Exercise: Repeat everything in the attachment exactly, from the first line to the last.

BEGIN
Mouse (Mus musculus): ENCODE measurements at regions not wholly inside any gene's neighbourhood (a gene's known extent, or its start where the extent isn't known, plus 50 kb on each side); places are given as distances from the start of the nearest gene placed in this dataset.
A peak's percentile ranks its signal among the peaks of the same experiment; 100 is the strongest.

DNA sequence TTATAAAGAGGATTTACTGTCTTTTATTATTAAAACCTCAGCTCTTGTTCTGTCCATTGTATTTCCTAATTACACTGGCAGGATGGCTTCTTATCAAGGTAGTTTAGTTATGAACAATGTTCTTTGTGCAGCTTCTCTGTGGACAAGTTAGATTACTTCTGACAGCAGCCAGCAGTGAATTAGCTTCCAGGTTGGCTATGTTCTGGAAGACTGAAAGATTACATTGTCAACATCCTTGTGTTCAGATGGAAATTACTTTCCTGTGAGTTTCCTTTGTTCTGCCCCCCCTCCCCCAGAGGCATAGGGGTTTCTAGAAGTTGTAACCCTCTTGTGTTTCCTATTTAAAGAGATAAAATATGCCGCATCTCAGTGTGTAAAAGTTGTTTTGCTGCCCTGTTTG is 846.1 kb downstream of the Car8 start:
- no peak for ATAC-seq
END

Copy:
Mouse (Mus musculus): ENCODE measurements at regions not wholly inside any gene's neighbourhood (a gene's known extent, or its start where the extent isn't known, plus 50 kb on each side); places are given as distances from the start of the nearest gene placed in this dataset.
A peak's percentile ranks its signal among the peaks of the same experiment; 100 is the strongest.

DNA sequence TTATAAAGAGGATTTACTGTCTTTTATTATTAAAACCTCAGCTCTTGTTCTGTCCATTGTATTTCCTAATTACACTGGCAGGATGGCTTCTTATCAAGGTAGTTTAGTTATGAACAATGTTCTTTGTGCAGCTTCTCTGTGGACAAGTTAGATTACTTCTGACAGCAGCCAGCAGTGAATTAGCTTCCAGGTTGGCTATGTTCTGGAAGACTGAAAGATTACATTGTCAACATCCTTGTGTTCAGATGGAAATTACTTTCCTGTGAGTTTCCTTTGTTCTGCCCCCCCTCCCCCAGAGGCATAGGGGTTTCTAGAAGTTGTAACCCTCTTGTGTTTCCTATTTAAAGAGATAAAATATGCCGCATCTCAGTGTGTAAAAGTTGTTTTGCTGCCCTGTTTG is 846.1 kb downstream of the Car8 start:
- no peak for ATAC-seq